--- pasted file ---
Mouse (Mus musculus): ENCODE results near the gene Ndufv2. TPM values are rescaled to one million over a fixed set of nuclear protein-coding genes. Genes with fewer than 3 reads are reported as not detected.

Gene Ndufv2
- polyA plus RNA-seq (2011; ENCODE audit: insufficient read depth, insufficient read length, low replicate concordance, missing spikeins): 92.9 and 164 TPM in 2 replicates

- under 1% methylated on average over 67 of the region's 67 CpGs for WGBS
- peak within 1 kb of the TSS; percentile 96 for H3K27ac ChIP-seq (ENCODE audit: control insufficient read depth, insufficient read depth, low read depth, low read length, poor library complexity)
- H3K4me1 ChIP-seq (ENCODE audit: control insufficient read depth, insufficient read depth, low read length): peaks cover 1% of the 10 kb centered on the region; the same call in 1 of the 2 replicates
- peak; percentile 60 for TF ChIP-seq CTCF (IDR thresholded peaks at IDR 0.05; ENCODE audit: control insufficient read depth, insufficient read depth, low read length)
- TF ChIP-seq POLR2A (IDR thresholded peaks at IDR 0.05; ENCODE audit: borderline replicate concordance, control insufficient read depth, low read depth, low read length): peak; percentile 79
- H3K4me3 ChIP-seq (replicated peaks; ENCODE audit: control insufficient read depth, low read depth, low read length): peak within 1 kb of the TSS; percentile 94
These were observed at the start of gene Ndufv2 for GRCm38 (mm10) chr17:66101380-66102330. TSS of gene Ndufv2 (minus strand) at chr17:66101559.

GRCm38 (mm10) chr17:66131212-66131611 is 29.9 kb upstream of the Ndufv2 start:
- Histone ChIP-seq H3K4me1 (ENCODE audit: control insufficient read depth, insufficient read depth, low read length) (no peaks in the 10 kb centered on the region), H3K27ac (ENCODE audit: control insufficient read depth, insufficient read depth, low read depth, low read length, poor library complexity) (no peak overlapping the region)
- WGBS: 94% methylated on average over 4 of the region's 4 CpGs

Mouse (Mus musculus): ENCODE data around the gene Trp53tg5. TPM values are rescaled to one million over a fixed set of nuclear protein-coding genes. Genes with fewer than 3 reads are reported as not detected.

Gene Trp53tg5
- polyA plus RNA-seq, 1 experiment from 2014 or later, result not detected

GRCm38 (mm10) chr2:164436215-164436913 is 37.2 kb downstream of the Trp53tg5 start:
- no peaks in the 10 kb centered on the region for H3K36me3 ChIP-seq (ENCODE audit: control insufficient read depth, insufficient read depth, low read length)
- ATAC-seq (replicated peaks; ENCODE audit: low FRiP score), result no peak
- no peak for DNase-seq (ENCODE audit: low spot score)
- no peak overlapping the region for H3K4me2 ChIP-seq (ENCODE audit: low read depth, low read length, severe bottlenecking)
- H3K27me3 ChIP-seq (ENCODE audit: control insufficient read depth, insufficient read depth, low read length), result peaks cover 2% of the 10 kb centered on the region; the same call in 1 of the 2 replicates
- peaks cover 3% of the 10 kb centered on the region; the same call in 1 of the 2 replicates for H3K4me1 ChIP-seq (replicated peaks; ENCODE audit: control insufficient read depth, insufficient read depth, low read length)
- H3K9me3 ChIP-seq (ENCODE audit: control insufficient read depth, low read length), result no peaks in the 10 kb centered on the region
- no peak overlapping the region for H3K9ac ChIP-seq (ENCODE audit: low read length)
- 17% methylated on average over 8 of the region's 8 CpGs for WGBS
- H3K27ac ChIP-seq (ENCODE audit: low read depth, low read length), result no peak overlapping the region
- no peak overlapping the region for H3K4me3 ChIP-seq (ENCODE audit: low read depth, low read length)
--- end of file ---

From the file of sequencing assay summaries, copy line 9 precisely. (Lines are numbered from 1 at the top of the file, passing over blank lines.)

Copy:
- H3K4me3 ChIP-seq (replicated peaks; ENCODE audit: control insufficient read depth, low read depth, low read length): peak within 1 kb of the TSS; percentile 94